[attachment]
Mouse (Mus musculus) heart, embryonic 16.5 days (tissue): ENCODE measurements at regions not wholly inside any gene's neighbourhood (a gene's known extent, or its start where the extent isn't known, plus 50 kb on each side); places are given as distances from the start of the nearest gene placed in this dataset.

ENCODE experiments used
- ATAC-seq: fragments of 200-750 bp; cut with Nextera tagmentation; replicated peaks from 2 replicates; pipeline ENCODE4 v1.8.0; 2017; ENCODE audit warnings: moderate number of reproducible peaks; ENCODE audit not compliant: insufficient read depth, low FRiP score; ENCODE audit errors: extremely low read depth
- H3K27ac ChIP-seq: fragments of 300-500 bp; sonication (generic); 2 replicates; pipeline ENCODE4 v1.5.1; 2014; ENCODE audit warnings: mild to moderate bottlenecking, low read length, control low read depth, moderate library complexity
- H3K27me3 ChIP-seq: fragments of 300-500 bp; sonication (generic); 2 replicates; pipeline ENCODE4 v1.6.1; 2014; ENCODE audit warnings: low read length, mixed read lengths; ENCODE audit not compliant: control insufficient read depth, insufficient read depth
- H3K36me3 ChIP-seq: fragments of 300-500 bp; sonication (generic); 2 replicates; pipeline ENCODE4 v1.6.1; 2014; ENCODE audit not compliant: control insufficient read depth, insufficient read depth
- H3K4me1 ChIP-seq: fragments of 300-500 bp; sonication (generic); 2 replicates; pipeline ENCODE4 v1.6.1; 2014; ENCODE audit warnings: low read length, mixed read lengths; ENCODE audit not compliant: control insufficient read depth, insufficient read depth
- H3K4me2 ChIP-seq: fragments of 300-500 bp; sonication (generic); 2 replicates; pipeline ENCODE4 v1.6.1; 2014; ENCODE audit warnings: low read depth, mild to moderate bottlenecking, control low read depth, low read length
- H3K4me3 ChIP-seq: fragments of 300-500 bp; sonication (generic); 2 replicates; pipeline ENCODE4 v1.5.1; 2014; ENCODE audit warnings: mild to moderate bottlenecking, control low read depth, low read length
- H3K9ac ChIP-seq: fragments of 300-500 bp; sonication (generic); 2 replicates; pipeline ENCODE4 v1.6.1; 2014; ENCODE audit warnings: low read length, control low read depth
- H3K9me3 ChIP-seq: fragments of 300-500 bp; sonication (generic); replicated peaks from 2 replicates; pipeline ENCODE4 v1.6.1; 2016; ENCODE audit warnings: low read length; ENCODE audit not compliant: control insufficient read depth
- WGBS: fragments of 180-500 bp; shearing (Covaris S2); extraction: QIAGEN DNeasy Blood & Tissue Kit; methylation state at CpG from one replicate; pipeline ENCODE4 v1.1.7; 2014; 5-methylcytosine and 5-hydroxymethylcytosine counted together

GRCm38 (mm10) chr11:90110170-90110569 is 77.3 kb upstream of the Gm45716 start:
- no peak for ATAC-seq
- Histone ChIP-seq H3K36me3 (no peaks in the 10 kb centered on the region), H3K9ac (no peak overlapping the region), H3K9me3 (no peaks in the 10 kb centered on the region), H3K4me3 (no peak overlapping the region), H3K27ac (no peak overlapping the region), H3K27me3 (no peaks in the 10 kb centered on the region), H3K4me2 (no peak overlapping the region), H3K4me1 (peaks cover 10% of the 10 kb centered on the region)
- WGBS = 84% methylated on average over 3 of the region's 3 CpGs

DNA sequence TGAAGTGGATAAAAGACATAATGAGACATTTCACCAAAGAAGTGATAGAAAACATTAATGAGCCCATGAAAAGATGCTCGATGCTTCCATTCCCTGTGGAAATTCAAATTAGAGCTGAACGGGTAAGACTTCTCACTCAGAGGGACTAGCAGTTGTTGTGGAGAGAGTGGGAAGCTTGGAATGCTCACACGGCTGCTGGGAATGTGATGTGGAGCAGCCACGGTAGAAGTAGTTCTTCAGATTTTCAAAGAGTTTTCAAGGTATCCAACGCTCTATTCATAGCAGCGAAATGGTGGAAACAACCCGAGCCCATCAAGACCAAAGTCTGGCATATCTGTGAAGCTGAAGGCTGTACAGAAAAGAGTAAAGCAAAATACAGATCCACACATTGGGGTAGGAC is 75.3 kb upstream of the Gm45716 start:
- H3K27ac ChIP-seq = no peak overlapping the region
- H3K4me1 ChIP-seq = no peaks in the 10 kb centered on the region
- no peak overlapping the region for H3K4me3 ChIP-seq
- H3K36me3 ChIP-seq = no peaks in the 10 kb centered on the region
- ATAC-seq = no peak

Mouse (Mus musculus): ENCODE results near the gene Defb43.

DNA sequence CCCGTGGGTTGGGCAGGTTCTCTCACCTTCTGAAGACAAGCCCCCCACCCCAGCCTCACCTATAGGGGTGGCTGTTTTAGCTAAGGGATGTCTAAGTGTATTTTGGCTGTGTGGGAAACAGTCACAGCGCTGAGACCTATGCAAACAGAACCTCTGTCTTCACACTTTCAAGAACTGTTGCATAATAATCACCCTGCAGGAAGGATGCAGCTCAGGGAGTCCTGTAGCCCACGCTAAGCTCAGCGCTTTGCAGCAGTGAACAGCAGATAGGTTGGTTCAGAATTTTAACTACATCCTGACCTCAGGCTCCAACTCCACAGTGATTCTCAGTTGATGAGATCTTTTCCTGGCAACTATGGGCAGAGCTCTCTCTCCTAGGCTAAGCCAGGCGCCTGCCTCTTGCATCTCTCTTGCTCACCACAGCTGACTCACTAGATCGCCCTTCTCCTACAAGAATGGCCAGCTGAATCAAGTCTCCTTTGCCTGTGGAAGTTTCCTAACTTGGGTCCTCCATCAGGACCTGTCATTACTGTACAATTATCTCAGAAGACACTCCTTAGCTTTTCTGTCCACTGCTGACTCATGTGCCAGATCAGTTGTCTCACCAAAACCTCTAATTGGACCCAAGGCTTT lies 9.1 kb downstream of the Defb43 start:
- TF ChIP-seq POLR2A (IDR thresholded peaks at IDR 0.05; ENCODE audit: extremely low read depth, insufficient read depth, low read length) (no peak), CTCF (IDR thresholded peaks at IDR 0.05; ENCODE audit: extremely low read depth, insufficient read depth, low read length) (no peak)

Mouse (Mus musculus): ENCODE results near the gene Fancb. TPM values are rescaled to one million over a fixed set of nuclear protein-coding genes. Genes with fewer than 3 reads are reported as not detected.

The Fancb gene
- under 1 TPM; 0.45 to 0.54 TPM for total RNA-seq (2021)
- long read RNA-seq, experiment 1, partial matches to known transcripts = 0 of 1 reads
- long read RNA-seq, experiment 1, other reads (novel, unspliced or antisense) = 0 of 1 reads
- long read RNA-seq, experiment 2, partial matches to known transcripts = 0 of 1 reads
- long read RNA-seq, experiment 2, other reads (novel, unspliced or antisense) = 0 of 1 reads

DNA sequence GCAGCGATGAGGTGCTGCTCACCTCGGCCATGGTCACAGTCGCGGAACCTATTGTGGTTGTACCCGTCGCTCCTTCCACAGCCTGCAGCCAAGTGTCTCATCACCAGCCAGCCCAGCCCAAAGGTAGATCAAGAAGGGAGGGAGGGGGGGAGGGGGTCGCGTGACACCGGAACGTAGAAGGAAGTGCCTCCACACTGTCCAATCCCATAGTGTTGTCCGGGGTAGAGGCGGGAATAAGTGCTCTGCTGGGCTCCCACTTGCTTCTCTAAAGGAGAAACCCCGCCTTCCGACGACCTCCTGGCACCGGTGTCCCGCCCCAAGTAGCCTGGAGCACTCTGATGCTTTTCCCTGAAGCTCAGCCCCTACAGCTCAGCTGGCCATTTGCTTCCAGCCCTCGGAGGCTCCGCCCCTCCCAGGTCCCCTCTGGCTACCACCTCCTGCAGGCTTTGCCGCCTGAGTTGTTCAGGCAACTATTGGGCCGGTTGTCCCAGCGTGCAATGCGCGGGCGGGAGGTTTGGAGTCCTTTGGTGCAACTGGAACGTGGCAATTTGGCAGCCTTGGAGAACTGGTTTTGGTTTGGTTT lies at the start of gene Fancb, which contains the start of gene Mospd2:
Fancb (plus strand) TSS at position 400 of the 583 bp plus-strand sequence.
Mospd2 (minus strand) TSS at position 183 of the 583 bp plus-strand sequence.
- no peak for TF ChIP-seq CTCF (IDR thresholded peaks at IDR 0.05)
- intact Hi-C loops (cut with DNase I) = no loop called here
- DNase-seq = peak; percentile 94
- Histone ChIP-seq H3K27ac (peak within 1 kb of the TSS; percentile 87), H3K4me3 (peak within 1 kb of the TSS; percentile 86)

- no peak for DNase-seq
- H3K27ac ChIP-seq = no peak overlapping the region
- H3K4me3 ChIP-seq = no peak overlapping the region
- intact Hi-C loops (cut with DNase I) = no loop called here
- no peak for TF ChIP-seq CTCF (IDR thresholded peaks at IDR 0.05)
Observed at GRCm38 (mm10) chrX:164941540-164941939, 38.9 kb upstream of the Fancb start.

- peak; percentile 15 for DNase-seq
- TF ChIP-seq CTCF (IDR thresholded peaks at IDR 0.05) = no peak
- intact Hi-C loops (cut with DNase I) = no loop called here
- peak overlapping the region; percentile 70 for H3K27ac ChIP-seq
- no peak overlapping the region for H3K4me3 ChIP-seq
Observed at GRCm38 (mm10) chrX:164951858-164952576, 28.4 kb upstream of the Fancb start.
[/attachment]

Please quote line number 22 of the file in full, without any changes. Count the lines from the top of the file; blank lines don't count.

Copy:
- ATAC-seq = no peak